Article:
“There’s only so much folks in D.C. can do to convince them of that,” he said, adding that because there is little or no difference between conventionally funded and LIHTC-assisted developments, representatives in many cases are not aware that LIHTCs helped finance new properties in their districts. “Unless developers tell them, they have no idea. You can give them ownership in the program by letting them or their staff members know that without this program, this development wouldn’t be there,” Gasson said.

Getting Involved
Elected officials will usually listen to developers who are also constituents in their districts, said Ronne Thielen, Affordable Tax Credit Coalition’s (AHTCC) board chairman. Inviting lawmakers to events like groundbreakings and ribbon-cuttings might be a no-brainer to some, but even if a property has been around for a while it never hurts to invite them to celebrate a renovation, or just for coffee and a tour, she said.

Also, if a developer can arrange for media coverage of an event, the odds are better that officials will attend and speak, said Arjun Nagarkatti, president of AMCAL Multi-Housing. As a developer, AMCAL, whenever possible, encourages a media presence at its property events by spreading the word about any unique or interesting property features. During grand opening events residents often speak poignantly about their new home, said AMCAL CEO Percy Vaz. Vaz says that personal accounts can be important for legislators to hear. “Some of the stories are heartbreaking in terms of the difference between where they lived before and where they’re going to be living now,” he said.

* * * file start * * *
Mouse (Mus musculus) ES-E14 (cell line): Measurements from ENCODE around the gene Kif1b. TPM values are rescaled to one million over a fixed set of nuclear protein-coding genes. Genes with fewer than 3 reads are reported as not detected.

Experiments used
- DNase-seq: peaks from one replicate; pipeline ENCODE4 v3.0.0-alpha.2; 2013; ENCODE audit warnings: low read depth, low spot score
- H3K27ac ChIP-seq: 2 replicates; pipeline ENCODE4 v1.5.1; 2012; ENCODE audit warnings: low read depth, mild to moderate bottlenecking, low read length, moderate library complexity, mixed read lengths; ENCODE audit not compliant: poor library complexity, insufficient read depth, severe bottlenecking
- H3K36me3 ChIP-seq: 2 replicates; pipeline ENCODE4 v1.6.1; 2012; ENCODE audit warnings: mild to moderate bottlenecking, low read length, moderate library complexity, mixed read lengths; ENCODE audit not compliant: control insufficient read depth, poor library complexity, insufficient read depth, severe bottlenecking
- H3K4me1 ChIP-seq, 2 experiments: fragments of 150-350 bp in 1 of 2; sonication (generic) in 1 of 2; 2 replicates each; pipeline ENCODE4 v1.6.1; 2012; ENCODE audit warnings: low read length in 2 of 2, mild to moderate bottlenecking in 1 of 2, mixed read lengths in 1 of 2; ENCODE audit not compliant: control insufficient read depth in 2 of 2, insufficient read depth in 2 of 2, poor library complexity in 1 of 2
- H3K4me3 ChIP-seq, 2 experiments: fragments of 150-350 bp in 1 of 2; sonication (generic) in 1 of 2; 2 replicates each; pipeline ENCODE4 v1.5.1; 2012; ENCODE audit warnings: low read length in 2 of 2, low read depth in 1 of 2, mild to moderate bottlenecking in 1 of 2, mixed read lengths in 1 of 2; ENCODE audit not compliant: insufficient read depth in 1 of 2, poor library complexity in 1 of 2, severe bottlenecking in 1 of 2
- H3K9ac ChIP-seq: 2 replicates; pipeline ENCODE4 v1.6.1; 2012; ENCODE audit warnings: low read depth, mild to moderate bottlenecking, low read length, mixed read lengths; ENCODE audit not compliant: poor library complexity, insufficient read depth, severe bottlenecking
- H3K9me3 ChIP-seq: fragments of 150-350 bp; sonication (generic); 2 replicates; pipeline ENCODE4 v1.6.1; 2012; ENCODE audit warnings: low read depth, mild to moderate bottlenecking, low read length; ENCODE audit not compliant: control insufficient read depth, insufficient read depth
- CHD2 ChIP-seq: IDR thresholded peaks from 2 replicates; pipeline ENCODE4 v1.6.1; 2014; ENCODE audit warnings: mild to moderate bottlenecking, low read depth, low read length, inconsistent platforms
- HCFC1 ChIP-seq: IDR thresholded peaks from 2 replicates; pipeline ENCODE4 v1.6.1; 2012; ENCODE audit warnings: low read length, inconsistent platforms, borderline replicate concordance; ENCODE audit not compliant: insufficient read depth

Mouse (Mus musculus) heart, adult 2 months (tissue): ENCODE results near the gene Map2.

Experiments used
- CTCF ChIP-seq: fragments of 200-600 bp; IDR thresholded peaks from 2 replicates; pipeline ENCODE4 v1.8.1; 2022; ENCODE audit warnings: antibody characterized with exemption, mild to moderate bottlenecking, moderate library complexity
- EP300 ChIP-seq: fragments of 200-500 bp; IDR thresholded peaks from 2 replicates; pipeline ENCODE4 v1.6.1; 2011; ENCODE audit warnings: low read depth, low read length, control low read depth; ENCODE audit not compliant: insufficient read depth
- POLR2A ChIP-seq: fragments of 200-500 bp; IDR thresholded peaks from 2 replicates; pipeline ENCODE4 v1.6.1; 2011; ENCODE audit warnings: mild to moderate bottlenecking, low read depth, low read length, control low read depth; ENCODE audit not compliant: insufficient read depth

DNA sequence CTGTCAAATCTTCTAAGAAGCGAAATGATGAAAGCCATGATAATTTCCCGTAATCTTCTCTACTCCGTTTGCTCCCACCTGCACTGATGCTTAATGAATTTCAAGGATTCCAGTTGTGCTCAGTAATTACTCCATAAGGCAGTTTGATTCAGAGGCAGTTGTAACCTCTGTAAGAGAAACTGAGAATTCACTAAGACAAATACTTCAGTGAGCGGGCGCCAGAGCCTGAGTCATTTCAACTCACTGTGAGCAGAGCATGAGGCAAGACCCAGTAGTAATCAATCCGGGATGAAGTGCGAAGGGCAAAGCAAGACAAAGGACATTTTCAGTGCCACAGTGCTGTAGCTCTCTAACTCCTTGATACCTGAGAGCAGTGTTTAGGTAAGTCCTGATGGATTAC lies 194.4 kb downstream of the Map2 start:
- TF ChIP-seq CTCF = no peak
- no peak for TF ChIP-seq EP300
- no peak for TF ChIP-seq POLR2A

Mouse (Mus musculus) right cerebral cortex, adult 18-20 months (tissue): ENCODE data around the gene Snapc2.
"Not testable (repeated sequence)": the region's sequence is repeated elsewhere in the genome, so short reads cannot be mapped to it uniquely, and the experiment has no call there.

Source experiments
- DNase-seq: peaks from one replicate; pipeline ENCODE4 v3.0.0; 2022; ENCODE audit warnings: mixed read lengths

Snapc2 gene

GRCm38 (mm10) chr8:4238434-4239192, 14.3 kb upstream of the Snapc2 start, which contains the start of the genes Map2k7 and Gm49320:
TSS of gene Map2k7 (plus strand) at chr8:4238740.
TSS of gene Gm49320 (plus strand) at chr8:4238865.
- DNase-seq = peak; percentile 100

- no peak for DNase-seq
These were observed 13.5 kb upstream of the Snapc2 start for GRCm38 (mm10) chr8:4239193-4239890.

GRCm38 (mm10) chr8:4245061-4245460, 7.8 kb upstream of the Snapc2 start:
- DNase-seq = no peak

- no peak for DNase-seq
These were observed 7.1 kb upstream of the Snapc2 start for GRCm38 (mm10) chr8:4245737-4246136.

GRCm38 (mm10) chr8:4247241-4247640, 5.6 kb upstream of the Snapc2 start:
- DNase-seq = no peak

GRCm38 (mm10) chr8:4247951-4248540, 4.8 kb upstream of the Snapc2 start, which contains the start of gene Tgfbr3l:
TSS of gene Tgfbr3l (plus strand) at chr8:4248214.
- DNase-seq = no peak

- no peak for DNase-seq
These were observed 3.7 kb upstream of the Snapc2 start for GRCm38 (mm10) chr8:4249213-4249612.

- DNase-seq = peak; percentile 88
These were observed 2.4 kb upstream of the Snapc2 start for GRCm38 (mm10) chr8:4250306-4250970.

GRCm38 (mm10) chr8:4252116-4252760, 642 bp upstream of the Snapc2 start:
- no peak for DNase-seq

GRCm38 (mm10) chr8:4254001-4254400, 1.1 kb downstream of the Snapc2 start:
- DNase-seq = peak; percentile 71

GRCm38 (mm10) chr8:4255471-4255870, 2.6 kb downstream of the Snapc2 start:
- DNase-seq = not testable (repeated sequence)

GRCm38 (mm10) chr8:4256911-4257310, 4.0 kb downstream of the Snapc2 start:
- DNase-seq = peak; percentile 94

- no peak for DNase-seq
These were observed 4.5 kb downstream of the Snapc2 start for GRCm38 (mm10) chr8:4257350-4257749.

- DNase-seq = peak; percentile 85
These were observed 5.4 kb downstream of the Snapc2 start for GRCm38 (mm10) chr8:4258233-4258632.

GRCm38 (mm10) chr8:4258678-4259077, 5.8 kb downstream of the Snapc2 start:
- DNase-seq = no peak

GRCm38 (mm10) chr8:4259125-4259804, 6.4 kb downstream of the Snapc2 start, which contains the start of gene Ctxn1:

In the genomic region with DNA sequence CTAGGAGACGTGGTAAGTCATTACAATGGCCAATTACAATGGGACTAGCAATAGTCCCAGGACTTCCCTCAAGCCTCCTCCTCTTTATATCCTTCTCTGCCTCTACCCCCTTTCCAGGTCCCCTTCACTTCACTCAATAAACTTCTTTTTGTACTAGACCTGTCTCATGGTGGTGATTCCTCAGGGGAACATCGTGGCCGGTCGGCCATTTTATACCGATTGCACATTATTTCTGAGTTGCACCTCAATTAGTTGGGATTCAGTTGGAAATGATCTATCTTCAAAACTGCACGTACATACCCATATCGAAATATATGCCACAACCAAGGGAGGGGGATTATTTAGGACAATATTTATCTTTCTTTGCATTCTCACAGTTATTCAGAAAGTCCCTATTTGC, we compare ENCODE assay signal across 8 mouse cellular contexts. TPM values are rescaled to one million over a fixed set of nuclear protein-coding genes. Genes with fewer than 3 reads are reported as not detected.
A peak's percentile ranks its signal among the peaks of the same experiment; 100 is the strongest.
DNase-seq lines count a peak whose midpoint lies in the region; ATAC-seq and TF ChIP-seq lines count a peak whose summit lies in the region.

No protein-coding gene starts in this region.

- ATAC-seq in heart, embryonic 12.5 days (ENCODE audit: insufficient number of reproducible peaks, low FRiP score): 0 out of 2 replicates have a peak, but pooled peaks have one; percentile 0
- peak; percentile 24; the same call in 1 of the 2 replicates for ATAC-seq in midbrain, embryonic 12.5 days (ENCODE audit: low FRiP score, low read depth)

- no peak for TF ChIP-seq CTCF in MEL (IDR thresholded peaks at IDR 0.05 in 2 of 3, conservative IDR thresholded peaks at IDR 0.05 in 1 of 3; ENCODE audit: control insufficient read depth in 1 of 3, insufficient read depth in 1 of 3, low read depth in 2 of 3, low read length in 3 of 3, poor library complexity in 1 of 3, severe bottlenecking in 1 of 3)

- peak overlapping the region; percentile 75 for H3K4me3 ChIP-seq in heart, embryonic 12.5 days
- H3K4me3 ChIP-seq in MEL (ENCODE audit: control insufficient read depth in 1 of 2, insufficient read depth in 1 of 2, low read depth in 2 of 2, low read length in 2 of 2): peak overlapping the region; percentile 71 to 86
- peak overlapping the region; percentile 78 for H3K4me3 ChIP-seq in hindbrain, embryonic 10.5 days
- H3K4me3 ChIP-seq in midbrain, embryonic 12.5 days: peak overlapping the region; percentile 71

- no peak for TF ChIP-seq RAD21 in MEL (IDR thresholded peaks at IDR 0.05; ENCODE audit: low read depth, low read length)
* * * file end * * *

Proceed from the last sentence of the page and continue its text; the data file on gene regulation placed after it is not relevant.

The first step to reaching out to an elected representative is as easy as picking up the phonebook, which contains congressional office contact information. Gasson recommended e-mailing or faxing updates about upcoming events to local, state and national representatives and their staff members, making sure to include some details about the property such as why it was needed, how many jobs it created and the amenities it offers residents. “It’s easy to impress them because LIHTC properties are impressive,” he said.

Preparing for a conversation with an official by keeping up with developments in the marketplace is key, according to MHC’s Rozeboom. At the meeting with Rep. Camp, Rozeboom said the topics ranged from senior and rental housing to homeownership and the state budget before the group circled back to the benefits of the LIHTC program. “You want to keep the discussion at a fairly high level without getting too technical,” he said, adding that it’s important to highlight any spin-off economic development from the property, including job creation, new local businesses, and the role of any local investors in the transaction.

Going to a Washington, D.C. office meeting to talk conceptually about a development can’t compare to visiting the homes and witnessing their positive effects firsthand, Rozeboom said. “When you go in, you get the sense that this is a community within a community, and you can’t get that in an office or with a picture,” he said. “In this case [Rep. Camp] knew it was the site of a dilapidated ice cream factory and now here’s this new building. It really hits home.”